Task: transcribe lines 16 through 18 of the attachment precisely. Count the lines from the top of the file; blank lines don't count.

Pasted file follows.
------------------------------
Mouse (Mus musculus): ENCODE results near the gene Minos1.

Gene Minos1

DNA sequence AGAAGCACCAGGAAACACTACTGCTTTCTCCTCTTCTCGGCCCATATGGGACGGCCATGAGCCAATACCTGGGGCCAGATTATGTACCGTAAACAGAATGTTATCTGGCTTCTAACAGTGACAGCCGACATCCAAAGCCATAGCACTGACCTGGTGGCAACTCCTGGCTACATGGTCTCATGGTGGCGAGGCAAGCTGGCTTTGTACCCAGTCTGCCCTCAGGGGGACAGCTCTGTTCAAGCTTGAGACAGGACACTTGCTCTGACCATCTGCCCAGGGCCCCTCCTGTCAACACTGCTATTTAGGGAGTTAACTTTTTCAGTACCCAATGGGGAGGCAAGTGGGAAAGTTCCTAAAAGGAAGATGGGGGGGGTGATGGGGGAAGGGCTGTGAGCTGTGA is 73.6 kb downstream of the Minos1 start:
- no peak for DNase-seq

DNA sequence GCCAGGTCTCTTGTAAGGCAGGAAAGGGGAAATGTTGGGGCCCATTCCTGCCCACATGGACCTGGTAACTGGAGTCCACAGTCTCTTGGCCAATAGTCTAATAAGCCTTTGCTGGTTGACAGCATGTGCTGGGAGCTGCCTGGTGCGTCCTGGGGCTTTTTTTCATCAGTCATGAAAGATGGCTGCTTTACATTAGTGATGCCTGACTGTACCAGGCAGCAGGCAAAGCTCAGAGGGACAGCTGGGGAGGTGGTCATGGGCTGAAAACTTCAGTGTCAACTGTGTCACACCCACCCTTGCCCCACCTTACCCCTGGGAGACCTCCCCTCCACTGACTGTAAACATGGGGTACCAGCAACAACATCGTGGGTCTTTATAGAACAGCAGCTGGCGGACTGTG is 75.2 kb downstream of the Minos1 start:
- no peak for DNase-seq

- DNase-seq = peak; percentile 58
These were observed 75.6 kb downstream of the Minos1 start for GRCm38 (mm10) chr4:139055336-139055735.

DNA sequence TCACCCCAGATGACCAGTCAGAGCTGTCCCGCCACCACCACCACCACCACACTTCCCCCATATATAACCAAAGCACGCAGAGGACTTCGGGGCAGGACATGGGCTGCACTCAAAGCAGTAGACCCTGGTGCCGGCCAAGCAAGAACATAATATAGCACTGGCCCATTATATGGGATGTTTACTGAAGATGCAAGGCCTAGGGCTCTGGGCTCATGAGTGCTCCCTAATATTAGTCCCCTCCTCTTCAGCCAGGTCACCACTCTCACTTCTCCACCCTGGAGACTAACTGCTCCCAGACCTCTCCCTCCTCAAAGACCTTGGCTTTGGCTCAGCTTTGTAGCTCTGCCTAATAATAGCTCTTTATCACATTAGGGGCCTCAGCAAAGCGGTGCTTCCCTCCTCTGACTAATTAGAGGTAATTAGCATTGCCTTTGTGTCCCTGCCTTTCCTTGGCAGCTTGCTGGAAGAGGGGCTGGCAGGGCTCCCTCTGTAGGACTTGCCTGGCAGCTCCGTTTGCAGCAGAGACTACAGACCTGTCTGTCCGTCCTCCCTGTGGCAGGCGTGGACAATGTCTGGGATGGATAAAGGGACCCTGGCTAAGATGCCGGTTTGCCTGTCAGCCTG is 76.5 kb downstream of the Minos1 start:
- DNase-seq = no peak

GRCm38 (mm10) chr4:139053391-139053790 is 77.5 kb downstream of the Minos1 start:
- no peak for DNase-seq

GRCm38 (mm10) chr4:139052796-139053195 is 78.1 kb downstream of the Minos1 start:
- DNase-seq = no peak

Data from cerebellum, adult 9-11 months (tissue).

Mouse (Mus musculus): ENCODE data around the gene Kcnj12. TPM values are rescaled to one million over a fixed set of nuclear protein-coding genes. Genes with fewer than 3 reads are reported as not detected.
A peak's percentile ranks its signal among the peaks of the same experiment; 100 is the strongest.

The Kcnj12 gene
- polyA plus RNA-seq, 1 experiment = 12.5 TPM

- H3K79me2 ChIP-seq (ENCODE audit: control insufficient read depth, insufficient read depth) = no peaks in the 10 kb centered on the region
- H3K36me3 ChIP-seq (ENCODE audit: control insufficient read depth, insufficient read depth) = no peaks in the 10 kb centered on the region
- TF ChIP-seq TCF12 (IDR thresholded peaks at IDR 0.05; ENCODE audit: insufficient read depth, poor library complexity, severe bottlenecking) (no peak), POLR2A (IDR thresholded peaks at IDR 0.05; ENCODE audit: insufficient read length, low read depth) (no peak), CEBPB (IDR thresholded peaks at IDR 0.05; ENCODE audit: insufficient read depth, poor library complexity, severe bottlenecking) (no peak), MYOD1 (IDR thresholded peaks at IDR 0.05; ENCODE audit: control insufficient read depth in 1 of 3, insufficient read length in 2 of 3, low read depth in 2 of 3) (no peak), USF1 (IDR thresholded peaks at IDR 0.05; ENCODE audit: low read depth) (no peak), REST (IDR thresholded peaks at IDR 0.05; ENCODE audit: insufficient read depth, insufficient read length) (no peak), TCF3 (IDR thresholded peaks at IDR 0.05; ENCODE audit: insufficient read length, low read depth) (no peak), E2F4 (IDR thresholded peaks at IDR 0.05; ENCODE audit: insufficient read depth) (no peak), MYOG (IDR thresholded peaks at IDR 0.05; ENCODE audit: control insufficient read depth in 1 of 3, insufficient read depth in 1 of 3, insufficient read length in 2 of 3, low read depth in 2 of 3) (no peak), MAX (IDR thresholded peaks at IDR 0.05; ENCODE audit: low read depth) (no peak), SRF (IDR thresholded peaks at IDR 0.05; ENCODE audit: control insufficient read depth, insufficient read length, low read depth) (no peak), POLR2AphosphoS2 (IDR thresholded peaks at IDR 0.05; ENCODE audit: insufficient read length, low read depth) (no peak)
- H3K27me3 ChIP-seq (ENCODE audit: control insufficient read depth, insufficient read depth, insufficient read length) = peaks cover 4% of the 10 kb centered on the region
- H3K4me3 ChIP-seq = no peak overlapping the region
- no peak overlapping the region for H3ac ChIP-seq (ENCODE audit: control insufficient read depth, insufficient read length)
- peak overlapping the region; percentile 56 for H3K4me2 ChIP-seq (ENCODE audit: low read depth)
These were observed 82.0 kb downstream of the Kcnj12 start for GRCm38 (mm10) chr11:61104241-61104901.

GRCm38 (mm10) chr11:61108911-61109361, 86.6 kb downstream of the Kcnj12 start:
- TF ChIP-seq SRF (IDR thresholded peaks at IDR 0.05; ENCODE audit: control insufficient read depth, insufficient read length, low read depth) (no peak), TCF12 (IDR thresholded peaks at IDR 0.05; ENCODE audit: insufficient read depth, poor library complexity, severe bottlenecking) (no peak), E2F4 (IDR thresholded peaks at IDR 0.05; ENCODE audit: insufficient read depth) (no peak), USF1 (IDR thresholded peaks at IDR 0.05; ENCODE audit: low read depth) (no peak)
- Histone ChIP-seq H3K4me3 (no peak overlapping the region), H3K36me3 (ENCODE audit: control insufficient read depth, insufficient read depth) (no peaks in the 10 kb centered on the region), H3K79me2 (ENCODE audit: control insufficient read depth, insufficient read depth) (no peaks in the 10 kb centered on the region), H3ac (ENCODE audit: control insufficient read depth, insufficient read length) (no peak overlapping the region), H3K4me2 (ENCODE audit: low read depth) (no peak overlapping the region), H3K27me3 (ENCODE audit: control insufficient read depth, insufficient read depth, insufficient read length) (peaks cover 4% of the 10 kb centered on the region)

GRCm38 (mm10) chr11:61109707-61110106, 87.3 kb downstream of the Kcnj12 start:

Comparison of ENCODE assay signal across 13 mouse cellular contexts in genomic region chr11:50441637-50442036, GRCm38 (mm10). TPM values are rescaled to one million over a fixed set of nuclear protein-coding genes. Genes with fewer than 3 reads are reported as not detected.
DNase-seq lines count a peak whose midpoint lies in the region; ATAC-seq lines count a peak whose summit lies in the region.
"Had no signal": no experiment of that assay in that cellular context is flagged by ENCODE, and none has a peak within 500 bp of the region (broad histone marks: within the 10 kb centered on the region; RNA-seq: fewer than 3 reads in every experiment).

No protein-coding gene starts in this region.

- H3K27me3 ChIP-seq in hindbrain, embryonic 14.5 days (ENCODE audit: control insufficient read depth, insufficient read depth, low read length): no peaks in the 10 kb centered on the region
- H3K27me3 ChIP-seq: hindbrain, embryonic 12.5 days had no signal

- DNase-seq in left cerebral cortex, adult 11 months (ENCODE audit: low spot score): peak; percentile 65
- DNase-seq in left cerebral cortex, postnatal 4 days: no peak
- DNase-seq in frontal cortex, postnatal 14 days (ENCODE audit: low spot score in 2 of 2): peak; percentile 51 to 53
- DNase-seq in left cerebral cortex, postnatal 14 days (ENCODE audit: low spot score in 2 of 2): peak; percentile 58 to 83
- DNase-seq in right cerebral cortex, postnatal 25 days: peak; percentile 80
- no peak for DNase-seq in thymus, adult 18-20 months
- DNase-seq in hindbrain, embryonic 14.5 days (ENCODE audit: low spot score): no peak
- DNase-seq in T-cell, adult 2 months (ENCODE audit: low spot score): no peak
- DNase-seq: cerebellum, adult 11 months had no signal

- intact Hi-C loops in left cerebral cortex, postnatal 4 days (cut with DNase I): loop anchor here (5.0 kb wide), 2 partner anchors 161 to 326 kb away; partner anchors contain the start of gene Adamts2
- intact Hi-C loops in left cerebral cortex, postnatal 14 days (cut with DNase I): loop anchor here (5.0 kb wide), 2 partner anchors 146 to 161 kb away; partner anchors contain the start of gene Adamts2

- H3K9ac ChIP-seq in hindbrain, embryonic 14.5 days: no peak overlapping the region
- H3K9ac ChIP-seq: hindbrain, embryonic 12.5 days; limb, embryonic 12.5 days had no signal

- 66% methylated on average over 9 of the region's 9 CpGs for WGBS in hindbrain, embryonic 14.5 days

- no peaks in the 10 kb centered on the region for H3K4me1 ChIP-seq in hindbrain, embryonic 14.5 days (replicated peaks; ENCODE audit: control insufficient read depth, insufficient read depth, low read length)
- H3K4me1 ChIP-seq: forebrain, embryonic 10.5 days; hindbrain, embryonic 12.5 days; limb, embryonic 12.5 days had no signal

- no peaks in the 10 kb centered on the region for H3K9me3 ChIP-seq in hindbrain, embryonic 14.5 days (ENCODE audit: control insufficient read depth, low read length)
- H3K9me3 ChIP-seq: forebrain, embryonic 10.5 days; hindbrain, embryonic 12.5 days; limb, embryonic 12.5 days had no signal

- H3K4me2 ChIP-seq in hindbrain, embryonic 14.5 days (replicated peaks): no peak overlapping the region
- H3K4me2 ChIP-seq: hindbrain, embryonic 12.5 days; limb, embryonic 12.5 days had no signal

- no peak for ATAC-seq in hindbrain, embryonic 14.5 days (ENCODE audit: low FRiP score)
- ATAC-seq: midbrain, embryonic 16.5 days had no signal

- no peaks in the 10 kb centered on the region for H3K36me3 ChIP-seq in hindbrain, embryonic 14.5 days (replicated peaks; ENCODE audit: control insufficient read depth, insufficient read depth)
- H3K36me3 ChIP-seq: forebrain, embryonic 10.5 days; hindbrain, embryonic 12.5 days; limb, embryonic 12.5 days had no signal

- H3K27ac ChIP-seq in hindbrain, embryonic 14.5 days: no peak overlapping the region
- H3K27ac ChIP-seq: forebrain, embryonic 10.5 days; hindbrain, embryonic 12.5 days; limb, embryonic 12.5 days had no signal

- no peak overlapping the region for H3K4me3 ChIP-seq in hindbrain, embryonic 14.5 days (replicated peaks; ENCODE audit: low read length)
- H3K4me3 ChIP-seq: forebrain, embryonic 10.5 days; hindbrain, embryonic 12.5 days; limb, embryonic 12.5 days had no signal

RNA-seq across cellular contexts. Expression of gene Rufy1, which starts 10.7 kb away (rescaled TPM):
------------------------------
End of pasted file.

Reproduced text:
Mouse (Mus musculus): ENCODE data around the gene Kcnj12. TPM values are rescaled to one million over a fixed set of nuclear protein-coding genes. Genes with fewer than 3 reads are reported as not detected.
A peak's percentile ranks its signal among the peaks of the same experiment; 100 is the strongest.

The Kcnj12 gene